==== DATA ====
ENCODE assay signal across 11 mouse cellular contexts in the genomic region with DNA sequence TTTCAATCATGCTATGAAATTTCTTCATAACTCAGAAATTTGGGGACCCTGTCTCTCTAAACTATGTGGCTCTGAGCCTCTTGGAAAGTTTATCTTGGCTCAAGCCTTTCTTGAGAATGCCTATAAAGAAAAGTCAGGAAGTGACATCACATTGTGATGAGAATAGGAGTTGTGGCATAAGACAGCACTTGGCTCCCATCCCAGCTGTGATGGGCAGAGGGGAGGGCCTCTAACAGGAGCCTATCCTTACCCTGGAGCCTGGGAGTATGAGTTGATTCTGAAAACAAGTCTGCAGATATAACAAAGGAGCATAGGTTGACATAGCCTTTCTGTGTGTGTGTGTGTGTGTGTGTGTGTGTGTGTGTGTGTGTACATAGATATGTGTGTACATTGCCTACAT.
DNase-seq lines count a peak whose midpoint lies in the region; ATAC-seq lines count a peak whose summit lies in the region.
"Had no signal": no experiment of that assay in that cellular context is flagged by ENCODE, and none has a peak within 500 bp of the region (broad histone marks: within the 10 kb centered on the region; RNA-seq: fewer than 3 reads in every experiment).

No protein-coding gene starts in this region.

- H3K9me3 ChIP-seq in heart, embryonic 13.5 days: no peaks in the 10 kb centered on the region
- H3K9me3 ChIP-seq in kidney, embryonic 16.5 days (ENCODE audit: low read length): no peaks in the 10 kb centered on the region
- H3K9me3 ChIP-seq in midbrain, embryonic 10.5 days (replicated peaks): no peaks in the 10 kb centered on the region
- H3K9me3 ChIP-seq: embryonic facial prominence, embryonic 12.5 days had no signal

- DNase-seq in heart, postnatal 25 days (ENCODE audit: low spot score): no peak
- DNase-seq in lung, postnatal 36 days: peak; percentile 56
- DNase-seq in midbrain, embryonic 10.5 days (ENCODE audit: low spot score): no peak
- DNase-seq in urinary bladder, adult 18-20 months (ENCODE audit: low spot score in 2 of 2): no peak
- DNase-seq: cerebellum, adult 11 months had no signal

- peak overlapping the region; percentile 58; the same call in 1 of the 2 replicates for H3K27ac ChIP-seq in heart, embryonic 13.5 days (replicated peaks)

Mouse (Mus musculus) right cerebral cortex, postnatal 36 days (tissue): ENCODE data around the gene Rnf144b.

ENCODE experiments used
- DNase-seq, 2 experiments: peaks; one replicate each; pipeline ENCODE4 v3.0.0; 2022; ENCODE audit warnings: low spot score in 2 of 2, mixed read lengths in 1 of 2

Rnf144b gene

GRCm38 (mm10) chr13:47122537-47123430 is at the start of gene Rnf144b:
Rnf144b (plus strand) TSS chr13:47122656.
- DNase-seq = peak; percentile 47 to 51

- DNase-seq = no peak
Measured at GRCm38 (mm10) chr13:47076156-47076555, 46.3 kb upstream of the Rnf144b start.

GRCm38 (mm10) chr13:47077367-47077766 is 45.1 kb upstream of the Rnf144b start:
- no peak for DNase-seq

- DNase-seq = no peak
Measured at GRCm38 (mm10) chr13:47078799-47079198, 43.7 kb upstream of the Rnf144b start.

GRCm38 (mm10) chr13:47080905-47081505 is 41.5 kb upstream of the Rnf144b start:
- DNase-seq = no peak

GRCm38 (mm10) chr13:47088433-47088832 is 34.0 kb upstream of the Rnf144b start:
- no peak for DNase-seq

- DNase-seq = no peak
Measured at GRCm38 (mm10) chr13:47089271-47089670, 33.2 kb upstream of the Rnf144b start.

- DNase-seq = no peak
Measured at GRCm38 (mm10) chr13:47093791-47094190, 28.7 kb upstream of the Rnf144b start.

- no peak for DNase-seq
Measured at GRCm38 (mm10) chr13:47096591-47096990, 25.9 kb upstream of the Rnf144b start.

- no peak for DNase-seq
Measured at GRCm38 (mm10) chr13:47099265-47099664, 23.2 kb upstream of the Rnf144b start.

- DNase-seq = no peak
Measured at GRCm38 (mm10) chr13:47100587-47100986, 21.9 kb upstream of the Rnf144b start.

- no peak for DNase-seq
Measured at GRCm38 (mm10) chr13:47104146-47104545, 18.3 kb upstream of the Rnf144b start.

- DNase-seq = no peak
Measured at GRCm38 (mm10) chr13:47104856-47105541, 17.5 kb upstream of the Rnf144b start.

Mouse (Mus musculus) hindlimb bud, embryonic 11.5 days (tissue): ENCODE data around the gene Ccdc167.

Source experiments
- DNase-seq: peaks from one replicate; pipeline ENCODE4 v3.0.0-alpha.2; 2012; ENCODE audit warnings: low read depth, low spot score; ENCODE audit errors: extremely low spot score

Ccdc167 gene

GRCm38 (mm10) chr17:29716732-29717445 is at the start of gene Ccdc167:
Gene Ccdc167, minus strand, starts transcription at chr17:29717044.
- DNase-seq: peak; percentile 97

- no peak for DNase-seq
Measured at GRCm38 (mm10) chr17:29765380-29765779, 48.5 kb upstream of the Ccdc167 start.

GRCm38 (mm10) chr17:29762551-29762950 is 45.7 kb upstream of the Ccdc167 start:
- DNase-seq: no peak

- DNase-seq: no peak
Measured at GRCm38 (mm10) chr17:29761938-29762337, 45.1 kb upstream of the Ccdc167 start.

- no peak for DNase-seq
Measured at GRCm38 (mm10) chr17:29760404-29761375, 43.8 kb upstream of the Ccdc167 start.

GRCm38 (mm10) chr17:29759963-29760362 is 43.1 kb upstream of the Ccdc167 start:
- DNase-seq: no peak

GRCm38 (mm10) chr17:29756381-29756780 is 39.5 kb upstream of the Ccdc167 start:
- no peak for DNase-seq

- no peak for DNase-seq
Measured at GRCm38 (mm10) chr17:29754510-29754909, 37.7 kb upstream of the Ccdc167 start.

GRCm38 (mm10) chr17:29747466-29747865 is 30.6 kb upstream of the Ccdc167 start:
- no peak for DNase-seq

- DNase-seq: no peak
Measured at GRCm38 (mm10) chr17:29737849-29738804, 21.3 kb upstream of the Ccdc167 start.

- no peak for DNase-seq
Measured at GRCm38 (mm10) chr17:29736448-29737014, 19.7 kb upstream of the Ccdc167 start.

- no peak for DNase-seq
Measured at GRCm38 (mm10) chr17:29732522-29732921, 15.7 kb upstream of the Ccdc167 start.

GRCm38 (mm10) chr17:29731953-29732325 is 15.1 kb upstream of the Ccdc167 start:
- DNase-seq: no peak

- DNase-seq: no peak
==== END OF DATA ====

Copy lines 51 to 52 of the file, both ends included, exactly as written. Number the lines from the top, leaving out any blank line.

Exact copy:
Gene Ccdc167, minus strand, starts transcription at chr17:29717044.
- DNase-seq: peak; percentile 97